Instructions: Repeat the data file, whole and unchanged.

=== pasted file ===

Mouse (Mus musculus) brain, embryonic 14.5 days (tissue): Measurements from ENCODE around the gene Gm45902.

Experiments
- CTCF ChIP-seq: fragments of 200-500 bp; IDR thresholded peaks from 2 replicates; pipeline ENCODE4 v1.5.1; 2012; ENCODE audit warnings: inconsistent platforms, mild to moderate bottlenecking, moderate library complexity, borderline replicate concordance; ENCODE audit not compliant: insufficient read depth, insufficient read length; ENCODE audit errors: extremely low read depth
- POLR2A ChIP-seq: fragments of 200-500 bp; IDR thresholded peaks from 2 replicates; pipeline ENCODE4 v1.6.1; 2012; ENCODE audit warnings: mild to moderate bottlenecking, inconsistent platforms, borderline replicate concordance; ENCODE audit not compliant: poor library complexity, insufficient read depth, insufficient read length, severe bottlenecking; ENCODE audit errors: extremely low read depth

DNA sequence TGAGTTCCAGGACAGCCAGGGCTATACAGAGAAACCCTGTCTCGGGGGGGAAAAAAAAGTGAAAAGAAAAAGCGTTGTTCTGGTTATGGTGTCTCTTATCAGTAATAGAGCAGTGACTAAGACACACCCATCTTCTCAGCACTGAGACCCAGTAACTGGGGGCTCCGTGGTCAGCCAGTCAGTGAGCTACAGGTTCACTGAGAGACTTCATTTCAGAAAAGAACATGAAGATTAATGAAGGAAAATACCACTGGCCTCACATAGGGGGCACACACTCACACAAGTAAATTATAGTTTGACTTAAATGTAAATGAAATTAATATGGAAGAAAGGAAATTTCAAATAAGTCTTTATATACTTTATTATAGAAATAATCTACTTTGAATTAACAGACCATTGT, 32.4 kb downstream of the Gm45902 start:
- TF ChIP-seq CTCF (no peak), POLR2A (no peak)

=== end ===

Mouse (Mus musculus) brain, embryonic 14.5 days (tissue): Measurements from ENCODE around the gene Gm45902.

Experiments
- CTCF ChIP-seq: fragments of 200-500 bp; IDR thresholded peaks from 2 replicates; pipeline ENCODE4 v1.5.1; 2012; ENCODE audit warnings: inconsistent platforms, mild to moderate bottlenecking, moderate library complexity, borderline replicate concordance; ENCODE audit not compliant: insufficient read depth, insufficient read length; ENCODE audit errors: extremely low read depth
- POLR2A ChIP-seq: fragments of 200-500 bp; IDR thresholded peaks from 2 replicates; pipeline ENCODE4 v1.6.1; 2012; ENCODE audit warnings: mild to moderate bottlenecking, inconsistent platforms, borderline replicate concordance; ENCODE audit not compliant: poor library complexity, insufficient read depth, insufficient read length, severe bottlenecking; ENCODE audit errors: extremely low read depth

DNA sequence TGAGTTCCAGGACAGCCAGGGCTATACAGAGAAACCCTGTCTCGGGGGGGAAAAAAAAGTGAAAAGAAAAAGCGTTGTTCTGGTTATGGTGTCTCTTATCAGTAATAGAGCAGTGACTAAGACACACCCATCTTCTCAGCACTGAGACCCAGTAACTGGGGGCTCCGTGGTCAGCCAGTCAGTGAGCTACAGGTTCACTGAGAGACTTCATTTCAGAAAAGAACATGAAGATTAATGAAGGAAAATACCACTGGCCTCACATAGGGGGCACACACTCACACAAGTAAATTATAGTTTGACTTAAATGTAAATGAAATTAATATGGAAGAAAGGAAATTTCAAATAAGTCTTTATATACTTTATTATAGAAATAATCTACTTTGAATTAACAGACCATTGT, 32.4 kb downstream of the Gm45902 start:
- TF ChIP-seq CTCF (no peak), POLR2A (no peak)